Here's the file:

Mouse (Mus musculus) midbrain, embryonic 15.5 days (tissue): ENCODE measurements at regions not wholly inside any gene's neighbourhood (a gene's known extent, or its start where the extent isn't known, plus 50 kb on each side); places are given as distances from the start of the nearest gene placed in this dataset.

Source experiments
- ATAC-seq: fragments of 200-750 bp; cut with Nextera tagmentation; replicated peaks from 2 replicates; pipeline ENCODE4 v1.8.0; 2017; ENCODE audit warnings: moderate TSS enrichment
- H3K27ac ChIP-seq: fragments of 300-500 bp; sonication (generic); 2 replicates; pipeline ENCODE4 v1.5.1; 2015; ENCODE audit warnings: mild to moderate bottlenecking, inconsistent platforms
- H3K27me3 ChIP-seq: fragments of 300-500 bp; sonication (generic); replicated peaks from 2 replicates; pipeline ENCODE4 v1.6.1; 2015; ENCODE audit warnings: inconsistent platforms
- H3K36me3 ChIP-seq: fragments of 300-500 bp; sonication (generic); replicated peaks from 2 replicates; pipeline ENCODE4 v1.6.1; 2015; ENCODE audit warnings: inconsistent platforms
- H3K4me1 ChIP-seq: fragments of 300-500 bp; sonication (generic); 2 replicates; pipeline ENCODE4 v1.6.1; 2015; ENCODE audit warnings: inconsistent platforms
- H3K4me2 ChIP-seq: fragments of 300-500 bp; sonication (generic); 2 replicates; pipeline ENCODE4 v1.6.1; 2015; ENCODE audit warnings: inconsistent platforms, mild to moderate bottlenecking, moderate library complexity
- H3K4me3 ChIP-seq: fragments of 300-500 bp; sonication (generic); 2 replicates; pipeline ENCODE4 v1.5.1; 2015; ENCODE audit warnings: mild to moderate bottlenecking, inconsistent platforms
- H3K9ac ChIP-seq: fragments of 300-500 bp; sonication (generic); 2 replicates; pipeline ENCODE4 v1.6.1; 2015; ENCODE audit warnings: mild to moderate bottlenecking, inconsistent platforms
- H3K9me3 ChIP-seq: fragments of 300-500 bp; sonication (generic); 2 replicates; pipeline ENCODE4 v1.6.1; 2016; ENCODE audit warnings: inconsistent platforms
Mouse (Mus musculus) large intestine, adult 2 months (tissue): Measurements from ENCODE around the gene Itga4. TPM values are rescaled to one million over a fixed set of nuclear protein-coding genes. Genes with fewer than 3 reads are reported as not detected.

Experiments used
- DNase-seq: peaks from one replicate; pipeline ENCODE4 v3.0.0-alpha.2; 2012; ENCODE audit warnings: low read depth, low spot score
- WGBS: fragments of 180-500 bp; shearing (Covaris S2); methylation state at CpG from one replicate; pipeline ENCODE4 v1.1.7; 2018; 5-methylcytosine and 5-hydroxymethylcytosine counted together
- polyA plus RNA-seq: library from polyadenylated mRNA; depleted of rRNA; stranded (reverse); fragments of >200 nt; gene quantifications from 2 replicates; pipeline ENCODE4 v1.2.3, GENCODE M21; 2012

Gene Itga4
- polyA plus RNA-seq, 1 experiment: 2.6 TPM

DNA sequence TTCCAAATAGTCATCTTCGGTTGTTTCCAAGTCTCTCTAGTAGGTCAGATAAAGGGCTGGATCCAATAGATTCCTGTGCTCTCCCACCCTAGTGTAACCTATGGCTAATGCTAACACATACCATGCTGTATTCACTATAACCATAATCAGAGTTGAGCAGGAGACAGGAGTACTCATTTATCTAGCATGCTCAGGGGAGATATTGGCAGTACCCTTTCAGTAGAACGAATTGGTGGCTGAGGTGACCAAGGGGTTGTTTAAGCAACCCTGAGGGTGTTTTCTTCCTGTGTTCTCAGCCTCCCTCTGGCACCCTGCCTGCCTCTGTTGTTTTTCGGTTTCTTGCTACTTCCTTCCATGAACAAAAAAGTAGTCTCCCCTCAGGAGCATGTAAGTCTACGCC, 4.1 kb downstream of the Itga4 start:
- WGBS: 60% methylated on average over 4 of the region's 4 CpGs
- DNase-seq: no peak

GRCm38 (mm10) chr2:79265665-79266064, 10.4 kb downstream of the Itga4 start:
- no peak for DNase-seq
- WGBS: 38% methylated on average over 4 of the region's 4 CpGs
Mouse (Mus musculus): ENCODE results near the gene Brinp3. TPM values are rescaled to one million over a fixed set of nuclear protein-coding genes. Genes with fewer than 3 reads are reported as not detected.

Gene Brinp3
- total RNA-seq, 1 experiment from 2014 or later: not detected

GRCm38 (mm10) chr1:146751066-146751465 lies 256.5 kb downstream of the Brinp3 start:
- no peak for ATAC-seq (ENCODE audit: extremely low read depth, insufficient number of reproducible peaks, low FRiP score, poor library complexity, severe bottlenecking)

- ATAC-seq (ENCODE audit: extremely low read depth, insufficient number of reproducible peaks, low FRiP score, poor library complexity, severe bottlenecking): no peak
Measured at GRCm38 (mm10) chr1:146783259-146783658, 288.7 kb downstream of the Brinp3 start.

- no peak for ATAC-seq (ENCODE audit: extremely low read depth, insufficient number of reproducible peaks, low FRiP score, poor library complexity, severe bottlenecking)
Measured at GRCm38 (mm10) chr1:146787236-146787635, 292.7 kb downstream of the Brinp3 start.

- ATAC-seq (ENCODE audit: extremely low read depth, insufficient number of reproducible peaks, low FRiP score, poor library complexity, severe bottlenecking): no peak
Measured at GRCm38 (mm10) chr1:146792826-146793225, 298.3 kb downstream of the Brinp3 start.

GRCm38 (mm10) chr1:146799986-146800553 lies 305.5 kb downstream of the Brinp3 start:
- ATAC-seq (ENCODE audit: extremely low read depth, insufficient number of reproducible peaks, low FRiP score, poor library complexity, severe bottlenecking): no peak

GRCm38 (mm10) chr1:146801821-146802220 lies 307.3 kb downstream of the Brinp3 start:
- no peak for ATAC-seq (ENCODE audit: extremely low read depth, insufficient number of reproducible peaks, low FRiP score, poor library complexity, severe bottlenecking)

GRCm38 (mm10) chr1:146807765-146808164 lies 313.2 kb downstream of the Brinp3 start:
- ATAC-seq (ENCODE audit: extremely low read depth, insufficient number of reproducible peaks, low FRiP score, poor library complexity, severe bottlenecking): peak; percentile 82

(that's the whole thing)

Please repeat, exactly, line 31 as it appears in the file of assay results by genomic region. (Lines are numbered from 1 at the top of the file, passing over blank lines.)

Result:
Measured at GRCm38 (mm10) chr1:146783259-146783658, 288.7 kb downstream of the Brinp3 start.